With eloquence and precision, Dr. Greger pulls apart and then weaves together the mix of natural and manmade threads that comprise the H5N1 tapestry. Citing data from hundreds of scientific and lay sources within multiple disciplines, he overcomes the compartmentalization that characterizes almost all other approaches to analyzing the origins and characteristics of the virus itself, without diluting the rigor of scientific analysis.

Dr Greger examines the totality of variables that engender and accelerate ongoing genetic mutations within H5N1.
Read more ›
Comment Was this review helpful to you? Yes No Sending feedback...
Thank you for your feedback. If this review is inappropriate, please let us know.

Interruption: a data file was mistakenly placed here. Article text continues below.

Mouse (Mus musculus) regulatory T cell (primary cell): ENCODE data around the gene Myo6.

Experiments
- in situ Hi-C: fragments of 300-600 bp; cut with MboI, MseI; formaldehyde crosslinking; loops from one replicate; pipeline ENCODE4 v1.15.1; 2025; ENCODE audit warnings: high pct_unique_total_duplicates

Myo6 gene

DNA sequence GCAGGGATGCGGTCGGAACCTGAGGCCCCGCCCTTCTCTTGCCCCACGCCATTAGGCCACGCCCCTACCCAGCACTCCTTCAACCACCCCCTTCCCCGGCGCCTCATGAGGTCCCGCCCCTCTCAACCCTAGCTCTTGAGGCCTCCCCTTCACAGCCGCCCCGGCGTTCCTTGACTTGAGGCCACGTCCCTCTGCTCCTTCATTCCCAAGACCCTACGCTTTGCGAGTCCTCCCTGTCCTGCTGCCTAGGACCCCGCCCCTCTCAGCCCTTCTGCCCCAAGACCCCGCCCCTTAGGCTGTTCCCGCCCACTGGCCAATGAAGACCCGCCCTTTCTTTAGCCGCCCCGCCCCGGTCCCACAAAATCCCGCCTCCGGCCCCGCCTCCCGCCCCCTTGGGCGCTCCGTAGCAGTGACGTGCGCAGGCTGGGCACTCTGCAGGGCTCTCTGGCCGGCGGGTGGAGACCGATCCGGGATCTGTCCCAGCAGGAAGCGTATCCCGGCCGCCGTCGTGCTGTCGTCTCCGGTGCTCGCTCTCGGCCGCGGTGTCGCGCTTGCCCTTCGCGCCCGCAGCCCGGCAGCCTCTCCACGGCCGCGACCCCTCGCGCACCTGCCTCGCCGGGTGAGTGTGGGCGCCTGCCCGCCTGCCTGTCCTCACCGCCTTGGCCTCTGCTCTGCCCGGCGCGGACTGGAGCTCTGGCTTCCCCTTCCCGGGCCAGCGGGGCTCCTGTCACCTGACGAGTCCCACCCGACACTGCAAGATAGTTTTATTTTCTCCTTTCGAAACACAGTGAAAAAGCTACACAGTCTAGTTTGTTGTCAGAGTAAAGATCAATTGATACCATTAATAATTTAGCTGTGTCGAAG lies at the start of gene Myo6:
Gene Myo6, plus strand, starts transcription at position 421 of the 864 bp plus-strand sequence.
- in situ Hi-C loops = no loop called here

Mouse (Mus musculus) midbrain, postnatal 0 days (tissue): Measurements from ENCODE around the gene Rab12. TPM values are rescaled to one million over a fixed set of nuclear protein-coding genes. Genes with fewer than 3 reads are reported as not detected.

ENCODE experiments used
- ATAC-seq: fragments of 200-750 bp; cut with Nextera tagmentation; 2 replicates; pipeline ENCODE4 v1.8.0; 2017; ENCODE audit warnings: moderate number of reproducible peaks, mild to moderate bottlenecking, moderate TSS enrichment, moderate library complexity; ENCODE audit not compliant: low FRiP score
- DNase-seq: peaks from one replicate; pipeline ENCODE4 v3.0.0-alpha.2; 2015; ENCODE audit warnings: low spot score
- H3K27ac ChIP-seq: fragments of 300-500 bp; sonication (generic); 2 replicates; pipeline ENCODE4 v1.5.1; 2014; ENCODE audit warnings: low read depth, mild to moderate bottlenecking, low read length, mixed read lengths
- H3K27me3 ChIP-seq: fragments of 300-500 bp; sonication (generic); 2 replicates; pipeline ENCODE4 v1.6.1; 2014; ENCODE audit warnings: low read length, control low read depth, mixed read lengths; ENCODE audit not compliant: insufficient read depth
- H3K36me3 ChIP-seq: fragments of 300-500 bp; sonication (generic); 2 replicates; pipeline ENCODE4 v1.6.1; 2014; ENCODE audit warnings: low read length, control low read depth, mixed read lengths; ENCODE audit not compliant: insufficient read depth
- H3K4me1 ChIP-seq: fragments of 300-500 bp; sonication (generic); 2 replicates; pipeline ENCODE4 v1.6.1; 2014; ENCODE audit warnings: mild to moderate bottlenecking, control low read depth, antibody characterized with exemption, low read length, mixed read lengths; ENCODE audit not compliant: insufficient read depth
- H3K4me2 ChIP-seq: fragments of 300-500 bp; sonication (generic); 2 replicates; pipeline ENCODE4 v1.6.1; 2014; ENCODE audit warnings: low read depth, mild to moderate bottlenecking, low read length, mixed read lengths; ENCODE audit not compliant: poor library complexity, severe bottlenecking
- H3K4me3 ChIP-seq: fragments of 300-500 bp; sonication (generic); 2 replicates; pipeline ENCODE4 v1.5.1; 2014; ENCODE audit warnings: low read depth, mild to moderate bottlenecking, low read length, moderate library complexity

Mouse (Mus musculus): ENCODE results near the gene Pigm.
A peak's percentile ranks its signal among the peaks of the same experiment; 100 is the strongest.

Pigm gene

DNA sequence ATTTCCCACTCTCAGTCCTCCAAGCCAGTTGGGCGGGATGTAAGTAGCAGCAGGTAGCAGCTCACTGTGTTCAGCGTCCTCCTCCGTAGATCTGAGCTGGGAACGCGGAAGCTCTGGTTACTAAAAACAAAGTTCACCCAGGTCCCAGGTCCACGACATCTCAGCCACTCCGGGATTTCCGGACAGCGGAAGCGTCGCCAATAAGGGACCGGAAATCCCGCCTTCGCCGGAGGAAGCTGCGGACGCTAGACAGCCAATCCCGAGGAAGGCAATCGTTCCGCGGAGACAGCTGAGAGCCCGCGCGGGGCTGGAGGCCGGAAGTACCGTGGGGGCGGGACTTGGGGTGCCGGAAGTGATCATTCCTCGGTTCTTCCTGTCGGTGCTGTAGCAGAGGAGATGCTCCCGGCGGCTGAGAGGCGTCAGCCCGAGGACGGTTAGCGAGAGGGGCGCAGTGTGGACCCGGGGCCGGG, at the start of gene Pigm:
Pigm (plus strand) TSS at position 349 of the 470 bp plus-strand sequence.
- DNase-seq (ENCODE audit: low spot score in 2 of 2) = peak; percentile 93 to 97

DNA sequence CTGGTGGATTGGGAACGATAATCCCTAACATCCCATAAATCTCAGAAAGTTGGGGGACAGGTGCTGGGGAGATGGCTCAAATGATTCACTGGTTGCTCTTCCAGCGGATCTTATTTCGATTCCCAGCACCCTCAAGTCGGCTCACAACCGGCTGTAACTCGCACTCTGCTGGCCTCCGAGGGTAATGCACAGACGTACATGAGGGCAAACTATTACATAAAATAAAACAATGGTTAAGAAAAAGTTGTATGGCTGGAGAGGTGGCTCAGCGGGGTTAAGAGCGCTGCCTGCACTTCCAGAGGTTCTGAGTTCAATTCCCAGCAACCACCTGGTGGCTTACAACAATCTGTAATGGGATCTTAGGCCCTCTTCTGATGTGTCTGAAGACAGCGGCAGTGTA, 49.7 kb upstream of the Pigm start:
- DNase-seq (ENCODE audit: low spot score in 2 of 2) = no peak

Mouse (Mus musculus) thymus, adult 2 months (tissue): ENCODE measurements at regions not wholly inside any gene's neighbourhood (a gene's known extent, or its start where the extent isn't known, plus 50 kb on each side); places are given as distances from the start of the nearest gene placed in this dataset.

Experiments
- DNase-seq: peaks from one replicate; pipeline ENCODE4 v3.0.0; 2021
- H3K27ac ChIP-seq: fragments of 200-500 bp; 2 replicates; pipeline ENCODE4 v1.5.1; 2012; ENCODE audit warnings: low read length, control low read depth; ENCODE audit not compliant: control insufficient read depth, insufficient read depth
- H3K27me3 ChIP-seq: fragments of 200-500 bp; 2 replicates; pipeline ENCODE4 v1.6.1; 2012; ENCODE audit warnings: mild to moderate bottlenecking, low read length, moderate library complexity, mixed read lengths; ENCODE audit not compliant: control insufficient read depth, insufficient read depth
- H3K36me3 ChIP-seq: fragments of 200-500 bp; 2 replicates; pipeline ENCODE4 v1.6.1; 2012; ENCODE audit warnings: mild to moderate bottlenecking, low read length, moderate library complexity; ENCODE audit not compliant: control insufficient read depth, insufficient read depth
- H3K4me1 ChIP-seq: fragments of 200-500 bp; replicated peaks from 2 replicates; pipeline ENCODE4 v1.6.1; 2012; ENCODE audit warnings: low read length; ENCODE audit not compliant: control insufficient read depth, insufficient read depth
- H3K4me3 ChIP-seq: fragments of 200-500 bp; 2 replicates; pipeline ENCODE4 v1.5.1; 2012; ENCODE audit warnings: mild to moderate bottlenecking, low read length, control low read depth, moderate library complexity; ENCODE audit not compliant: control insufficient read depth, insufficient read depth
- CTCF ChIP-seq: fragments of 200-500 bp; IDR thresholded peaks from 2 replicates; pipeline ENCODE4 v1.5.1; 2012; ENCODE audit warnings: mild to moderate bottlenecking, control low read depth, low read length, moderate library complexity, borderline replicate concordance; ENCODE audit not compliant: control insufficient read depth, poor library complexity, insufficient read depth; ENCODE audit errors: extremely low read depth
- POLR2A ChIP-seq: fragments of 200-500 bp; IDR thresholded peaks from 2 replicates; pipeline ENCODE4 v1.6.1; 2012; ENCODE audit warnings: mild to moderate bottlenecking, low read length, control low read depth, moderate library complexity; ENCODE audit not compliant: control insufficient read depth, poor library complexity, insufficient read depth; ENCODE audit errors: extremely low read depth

Sorry, we failed to record your vote. Please try again
15 of 15 people found the following review helpful By Derek Goodwin on November 24, 2006
Format: Hardcover
Much of what is said in this book could be blown off as hype if you are one who trusts mainstream news sources. Dr Greger must be aware of this, as he cites every single source that his information comes from with painstaking detail. The final 1/3 of this book contains all of the references, mainly from scientists and government who probably have some idea of what they are talking about.

Ominously, I received a guide from the government on how to prepare for a flu pandemic as I read this book. The implications of what could happen to our civilization should the bird flu virus mutate from poultry to humans and then from human to human is quite frightening. Dr Greger shows in this book how that is not only possible but even likely due to the way modern agriculture keeps birds in intensively overcrowded conditions where viruses are free to mutate and become more effective at spreading.